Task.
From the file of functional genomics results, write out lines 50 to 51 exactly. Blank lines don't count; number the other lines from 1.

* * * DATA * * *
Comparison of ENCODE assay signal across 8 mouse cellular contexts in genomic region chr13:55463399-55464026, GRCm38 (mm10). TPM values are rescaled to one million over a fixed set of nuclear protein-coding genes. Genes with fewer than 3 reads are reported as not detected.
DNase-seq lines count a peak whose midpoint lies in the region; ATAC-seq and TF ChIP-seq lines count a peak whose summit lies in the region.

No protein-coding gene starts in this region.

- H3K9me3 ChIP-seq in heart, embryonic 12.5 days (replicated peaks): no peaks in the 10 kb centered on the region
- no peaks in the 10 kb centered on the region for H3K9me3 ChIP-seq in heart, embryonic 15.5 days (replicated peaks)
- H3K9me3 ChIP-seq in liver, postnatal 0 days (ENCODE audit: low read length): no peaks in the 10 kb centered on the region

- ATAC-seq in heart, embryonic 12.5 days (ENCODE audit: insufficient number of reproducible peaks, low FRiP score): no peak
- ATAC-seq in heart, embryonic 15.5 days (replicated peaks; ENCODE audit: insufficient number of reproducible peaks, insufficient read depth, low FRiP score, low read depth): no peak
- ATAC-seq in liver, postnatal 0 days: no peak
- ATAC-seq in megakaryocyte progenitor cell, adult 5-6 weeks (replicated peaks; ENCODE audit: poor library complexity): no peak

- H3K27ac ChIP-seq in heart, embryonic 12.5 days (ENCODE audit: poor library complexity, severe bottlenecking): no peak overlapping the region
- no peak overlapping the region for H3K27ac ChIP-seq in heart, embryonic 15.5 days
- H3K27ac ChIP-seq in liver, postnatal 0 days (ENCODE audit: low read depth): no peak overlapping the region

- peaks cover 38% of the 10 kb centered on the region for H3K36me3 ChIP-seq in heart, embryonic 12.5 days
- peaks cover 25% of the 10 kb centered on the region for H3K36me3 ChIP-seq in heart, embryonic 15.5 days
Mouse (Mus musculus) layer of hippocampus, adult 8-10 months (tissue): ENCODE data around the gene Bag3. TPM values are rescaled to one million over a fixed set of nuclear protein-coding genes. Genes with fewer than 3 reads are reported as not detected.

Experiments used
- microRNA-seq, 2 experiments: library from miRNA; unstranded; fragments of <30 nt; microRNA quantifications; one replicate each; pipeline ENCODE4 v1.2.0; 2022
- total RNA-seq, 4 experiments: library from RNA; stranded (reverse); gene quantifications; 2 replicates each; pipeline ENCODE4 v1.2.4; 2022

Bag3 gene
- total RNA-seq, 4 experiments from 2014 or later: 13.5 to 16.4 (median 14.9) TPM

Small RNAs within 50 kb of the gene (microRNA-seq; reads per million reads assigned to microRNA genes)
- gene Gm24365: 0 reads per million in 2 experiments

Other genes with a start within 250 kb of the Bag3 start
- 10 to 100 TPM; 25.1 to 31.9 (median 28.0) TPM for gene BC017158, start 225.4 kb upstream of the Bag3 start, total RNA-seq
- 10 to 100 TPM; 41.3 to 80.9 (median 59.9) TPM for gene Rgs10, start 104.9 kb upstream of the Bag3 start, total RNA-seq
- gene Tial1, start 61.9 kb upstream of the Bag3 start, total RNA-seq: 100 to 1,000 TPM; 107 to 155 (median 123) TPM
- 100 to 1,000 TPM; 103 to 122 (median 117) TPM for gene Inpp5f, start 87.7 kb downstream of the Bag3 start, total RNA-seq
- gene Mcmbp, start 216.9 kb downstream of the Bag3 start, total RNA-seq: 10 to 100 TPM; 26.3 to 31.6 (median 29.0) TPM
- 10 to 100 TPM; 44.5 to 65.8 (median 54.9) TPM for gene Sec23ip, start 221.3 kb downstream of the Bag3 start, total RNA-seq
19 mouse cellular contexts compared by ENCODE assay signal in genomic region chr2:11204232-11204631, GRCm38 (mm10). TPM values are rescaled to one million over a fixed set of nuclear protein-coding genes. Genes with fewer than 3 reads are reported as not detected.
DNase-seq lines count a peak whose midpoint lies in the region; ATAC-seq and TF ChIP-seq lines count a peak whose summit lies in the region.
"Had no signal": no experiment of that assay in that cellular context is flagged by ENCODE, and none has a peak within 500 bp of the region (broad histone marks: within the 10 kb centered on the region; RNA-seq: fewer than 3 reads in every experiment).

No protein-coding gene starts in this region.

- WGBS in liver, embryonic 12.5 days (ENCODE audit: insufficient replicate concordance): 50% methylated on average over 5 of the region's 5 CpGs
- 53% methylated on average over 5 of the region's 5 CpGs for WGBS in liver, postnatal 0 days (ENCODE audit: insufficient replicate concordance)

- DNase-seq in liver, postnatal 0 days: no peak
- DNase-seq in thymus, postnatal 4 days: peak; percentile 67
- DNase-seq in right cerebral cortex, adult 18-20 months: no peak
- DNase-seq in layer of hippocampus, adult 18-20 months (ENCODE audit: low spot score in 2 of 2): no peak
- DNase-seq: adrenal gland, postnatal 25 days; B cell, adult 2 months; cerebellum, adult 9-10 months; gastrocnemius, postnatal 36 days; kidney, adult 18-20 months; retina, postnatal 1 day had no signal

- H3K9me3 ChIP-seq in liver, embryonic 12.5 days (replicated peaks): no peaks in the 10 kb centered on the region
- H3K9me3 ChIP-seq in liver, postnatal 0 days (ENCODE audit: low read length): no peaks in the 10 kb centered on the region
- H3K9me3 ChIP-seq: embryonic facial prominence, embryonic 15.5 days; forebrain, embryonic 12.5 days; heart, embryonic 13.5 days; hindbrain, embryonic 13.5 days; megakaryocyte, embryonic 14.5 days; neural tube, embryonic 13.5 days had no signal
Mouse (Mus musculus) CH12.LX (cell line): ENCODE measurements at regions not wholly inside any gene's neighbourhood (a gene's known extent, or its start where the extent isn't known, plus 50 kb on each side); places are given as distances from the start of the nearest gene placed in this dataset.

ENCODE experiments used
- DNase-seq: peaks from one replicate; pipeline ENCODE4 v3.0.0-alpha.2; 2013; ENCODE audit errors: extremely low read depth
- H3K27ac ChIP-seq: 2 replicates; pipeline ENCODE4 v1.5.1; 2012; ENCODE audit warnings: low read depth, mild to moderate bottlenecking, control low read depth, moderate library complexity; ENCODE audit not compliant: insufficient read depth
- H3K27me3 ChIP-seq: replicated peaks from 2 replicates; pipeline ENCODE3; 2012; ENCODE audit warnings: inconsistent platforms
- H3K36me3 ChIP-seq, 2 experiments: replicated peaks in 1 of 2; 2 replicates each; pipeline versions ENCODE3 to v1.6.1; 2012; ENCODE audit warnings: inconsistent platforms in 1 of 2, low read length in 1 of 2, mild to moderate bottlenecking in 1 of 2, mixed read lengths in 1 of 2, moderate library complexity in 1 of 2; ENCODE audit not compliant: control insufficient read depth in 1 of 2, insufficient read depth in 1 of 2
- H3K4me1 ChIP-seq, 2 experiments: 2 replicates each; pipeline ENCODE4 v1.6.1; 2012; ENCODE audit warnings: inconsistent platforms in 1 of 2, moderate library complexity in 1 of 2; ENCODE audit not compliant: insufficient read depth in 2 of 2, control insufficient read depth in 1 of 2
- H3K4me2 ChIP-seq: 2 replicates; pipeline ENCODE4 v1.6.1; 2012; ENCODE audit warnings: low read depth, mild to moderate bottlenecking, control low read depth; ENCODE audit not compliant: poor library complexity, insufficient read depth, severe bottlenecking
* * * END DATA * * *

- H3K36me3 ChIP-seq, 2 experiments: replicated peaks in 1 of 2; 2 replicates each; pipeline versions ENCODE3 to v1.6.1; 2012; ENCODE audit warnings: inconsistent platforms in 1 of 2, low read length in 1 of 2, mild to moderate bottlenecking in 1 of 2, mixed read lengths in 1 of 2, moderate library complexity in 1 of 2; ENCODE audit not compliant: control insufficient read depth in 1 of 2, insufficient read depth in 1 of 2
- H3K4me1 ChIP-seq, 2 experiments: 2 replicates each; pipeline ENCODE4 v1.6.1; 2012; ENCODE audit warnings: inconsistent platforms in 1 of 2, moderate library complexity in 1 of 2; ENCODE audit not compliant: insufficient read depth in 2 of 2, control insufficient read depth in 1 of 2